UK : Wouldn't you feel safer with a gun?

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UK : Wouldn't you feel safer with a gun?

Postby GOSA » Fri, 2007-09-21 09:04 ... 409817.ece

From The Times September 8, 2007
Wouldn't you feel safer with a gun?
British attitudes are supercilious and misguided
Richard Munday

Despite the recent spate of shootings on our streets, we pride
ourselves on our strict gun laws. Every time an American gunman goes
on a killing spree, we shake our heads in righteous disbelief at our
poor benighted colonial cousins. Why is it, even after the Virginia
Tech massacre, that Americans still resist calls for more gun controls?

The short answer is that "gun controls" do not work: they are indeed
generally perverse in their effects. Virginia Tech, where 32 students
were shot in April, had a strict gun ban policy and only last year
successfully resisted a legal challenge that would have allowed the
carrying of licensed defensive weapons on campus. It is with a measure
of bitter irony that we recall Thomas Jefferson, founder of the
University of Virginia, recording the words of Cesare Beccaria: "Laws
that forbid the carrying of arms . . . disarm only those who are
neither inclined nor determined to commit crimes . . . Such laws make
things worse for the assaulted and better for the assailants; they
serve rather to encourage than to prevent homicides, for an unarmed
man may be attacked with greater confidence than an armed man."

One might contrast the Virginia Tech massacre with the assault on
Virginia's Appalachian Law School in 2002, where three lives were lost
before a student fetched a pistol from his car and apprehended the gunman.

Virginia Tech reinforced the lesson that gun controls are obeyed only
by the law-abiding. New York has "banned" pistols since 1911, and its
fellow murder capitals, Washington DC and Chicago, have similar bans.
One can draw a map of the US, showing the inverse relationship of the
strictness of its gun laws, and levels of violence: all the way down
to Vermont, with no gun laws at all, and the lowest level of armed
violence (one thirteenth that of Britain).

America's disenchantment with "gun control" is based on experience:
whereas in the 1960s and 1970s armed crime rose in the face of more
restrictive gun laws (in much of the US, it was illegal to possess a
firearm away from the home or workplace), over the past 20 years all
violent crime has dropped dramatically, in lockstep with the spread of
laws allowing the carrying of concealed weapons by law-abiding
citizens. Florida set this trend in 1987, and within five years the
states that had followed its example showed an 8 per cent reduction in
murders, 7 per cent reduction in aggravated assaults, and 5 per cent
reduction in rapes. Today 40 states have such laws, and by 2004 the US
Bureau of Justice reported that "firearms-related crime has plummeted".

In Britain, however, the image of violent America remains unassailably
entrenched. Never mind the findings of the International Crime Victims
Survey (published by the Home Office in 2003), indicating that we now
suffer three times the level of violent crime committed in the United
States; never mind the doubling of handgun crime in Britain over the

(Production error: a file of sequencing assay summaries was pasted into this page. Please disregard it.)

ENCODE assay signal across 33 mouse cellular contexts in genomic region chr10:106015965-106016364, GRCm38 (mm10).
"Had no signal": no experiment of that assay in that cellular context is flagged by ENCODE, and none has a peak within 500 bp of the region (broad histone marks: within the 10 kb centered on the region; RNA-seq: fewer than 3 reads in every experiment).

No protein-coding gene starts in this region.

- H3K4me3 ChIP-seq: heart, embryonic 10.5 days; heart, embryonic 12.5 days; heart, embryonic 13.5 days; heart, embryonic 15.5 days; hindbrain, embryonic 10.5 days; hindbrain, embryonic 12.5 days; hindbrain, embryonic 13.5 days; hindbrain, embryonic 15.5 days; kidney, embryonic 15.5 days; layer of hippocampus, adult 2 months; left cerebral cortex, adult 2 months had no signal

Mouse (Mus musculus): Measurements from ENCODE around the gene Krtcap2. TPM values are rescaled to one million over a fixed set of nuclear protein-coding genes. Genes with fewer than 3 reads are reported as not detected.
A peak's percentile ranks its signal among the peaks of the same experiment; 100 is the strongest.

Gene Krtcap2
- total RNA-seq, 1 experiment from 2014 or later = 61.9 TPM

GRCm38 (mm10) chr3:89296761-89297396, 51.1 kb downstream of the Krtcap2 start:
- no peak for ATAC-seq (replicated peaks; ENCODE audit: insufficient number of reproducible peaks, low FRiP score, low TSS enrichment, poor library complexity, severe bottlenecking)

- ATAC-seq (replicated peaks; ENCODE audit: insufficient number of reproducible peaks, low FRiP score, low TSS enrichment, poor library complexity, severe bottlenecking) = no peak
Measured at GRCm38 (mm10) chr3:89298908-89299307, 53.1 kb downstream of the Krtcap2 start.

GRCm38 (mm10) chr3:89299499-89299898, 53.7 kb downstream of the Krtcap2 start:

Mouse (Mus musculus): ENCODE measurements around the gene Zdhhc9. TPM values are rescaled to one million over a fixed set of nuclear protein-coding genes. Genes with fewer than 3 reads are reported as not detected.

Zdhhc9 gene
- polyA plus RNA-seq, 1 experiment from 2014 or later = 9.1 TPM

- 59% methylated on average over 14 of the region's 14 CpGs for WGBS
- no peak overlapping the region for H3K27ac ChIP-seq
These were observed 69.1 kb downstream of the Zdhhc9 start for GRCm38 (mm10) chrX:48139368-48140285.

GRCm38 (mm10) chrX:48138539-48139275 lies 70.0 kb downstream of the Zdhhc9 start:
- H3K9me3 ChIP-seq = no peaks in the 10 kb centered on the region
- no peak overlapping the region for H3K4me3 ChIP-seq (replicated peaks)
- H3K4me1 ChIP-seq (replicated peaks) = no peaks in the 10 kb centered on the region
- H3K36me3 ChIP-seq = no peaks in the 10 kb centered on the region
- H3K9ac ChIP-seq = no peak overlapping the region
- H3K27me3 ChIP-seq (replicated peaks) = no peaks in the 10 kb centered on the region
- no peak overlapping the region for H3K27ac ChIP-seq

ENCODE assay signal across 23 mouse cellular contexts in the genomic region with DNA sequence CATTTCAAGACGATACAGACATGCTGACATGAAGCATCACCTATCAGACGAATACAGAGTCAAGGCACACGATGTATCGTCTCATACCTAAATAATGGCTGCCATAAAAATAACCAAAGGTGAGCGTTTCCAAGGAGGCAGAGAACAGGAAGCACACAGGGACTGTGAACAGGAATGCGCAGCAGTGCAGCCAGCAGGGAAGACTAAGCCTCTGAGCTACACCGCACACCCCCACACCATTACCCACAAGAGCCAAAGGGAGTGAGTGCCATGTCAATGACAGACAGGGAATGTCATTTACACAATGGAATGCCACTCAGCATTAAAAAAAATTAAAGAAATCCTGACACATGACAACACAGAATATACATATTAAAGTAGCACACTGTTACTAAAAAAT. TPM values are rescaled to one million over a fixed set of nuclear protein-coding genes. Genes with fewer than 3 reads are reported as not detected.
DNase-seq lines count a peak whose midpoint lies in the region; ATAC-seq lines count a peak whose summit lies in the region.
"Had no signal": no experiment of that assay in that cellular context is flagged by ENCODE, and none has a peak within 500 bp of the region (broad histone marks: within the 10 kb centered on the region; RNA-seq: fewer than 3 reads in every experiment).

past decade, since we banned pistols outright and confiscated all the
legal ones.

We are so self-congratulatory about our officially disarmed society,
and so dismissive of colonial rednecks, that we have forgotten that
within living memory British citizens could buy any gun ­ rifle,
pistol, or machinegun ­ without any licence. When Dr Watson walked the
streets of London with a revolver in his pocket, he was a perfectly
ordinary Victorian or Edwardian. Charlotte Brontë recalled that her
curate father fastened his watch and pocketed his pistol every morning
when he got dressed; Beatrix Potter remarked on a Yorkshire country
hotel where only one of the eight or nine guests was not carrying a
revolver; in 1909, policemen in Tottenham borrowed at least four
pistols from passers-by (and were joined by other armed citizens) when
they set off in pursuit of two anarchists unwise enough to attempt an
armed robbery. We now are shocked that so many ordinary people should
have been carrying guns in the street; the Edwardians were shocked
rather by the idea of an armed robbery.

If armed crime in London in the years before the First World War
amounted to less than 2 per cent of that we suffer today, it was not
simply because society then was more stable. Edwardian Britain was
rocked by a series of massive strikes in which lives were lost and
troops deployed, and suffragette incendiaries, anarchist bombers,
Fenians, and the spectre of a revolutionary general strike made
Britain then arguably a much more turbulent place than it is today. In
that unstable society the impact of the widespread carrying of arms
was not inflammatory, it was deterrent of violence.

As late as 1951, self-defence was the justification of three quarters
of all applications for pistol licences. And in the years 1946-51
armed robbery, the most significant measure of gun crime, ran at less
than two dozen incidents a year in London; today, in our disarmed
society, we suffer as many every week.

Gun controls disarm only the law-abiding, and leave predators with a
freer hand. Nearly two and a half million people now fall victim to
crimes of violence in Britain every year, more than four every minute:
crimes that may devastate lives. It is perhaps a privilege of those
who have never had to confront violence to disparage the power to resist.

Richard Munday is editor and co-author of Guns & Violence: the Debate
Before Lord Cullen
What have YOU done for YOUR rights today?
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